(Our current approach is some combination of 1, 2, and 3; but I'd especially like your thoughts on 6. EA funds is already doing interesting work in this space through the EA donor lottery; I'd love to partner to see if charity prediction markets are viable.)
And then some things I'm just curious about:
- What software infrastructure or tools seems tractable yet neglected in the space of improving institutional decisionmaking?
- Maybe concretely: what are your biggest bottlenecks in your work at Rethink Priorities and EA funds?
- Why do EA orgs employ so many researchers and so few software engineers?
It's a lot, and perhaps not all in your area of expertise; feel free to just focus on anything you'd like to discuss. And of course, I'm always happy to grab coffee (I'm based in SF) or meet for a vid chat (any slot here is good, or lmk what works for you)!
Check in / ask for updates
In Silicon Valley, it’s routine for tech startups to send out a monthly investor update. This serves as a forcing function for startups to reflect on their progress over the last month; it also gives startups a space to ask for investors for help with things like hiring, ops, legal, intros.
As far as I’m aware, no EA funder asks for regular updates; at most, it comes in the form of a one-time evaluation eg 6 months after the original grant.
Foster a network among peers
YCombinator founders and Emergent Ventures fellows often cite the peer group as the most important valuable aspect of the program. Not the funding received, or mentorship provided, or prestige gained; the real value-add was the friends we made along the way. A strong peer group energizes you, shows you what’s possible, fosters collaboration and incites a bit of competition.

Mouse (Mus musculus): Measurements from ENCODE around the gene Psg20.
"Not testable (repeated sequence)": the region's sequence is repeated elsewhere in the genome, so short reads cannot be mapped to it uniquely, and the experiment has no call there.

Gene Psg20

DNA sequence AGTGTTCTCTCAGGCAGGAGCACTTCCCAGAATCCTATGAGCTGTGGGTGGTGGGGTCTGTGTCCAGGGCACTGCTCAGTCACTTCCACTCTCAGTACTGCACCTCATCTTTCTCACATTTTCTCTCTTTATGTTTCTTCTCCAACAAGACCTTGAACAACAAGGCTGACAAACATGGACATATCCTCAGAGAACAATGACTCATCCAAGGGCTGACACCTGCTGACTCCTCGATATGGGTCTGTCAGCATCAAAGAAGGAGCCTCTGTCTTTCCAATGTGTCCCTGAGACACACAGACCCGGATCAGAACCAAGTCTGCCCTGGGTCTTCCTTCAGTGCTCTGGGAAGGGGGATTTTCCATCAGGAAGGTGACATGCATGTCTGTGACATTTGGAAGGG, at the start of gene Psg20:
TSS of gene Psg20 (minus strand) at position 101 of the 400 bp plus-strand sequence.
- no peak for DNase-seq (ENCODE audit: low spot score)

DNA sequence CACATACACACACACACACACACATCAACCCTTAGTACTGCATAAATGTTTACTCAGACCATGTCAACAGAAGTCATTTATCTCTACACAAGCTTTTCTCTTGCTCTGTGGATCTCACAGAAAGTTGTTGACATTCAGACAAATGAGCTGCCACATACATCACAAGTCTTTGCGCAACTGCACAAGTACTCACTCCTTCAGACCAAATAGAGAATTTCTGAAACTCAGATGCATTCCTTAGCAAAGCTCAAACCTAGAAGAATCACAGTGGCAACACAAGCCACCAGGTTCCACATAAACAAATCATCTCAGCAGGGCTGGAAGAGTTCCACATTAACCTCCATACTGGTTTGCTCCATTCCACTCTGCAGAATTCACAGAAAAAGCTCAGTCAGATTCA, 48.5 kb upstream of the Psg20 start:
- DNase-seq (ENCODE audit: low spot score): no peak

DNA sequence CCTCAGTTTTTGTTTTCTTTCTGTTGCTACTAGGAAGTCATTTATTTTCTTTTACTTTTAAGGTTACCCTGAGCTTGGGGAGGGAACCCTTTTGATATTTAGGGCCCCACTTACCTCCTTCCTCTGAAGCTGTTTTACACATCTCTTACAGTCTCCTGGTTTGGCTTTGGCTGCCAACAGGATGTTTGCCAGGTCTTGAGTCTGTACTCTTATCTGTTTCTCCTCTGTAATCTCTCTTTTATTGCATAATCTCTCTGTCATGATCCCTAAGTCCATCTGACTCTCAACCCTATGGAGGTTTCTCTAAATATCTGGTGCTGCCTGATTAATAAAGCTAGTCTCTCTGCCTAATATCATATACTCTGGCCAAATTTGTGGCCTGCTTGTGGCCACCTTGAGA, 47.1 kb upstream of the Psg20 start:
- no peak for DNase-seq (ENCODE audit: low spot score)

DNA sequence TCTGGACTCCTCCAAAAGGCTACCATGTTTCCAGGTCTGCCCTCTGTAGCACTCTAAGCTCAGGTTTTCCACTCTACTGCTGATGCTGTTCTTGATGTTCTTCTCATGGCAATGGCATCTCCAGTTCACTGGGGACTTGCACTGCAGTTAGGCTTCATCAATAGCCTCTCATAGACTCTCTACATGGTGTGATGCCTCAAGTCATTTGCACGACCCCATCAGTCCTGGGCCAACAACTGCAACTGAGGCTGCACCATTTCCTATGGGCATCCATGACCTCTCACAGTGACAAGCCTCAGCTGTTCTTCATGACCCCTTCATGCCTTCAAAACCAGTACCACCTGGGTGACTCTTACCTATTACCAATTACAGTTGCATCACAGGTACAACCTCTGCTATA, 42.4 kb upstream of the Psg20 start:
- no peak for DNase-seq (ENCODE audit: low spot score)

There seem to be some similar things in EA (Charity Entrepreneurship has cohorts, Constellation coworking space fosters connections) but from what I can tell, the major funders don’t do basic steps like “throw all grantees from a given quarter into the same Discord channel”, let alone hosting meetups or retreats.
Promote your grantees
It’s often the case that funders are much, much better connected than grantees. (TODO)
Other speculative notes to grantmakers
Reframe your job from “giving money” to “making grantees succeed”
Meta: ask for process feedback
I've noticed I'm a lot more deferential to grantmakers, cutting them more slack than I would other parties in a day-to-day business context. (Imagine emailing a friend, or a company’s customer support, and not hearing back for 3 months!) I would expect grantmakers in general to not hear much critical feedback from grantees, out of a “don’t rock the boat” or “grateful just to get money” mentality.
Meta: double down on grantees that are succeeding
An analogy: While running a software company, it’s often tempting to chase new customers (”growth”), but just as important, if not more so, is figuring out how to keep and help your existing customers even more (”retention”).
So too with grants: once you’ve gone through the effort of screening and approving a particular candidate, following up with further funding, advice, or connections seems to be a good bet.
See also: Linchuan Zhang on the top grants are much much better than the marginal grants
Meta: study Silicon Valley VCs
Angels and VCs engage in much more competitive dynamics than EA funders; instead of charities begging for grants, the best startups can afford to limit the round to their favorite investors. (Note, this is not a problem Manifold had — though our investors are the best.) As a result, VCs start coming up with ways to add more value to their portfolio projects beyond just handing them cash.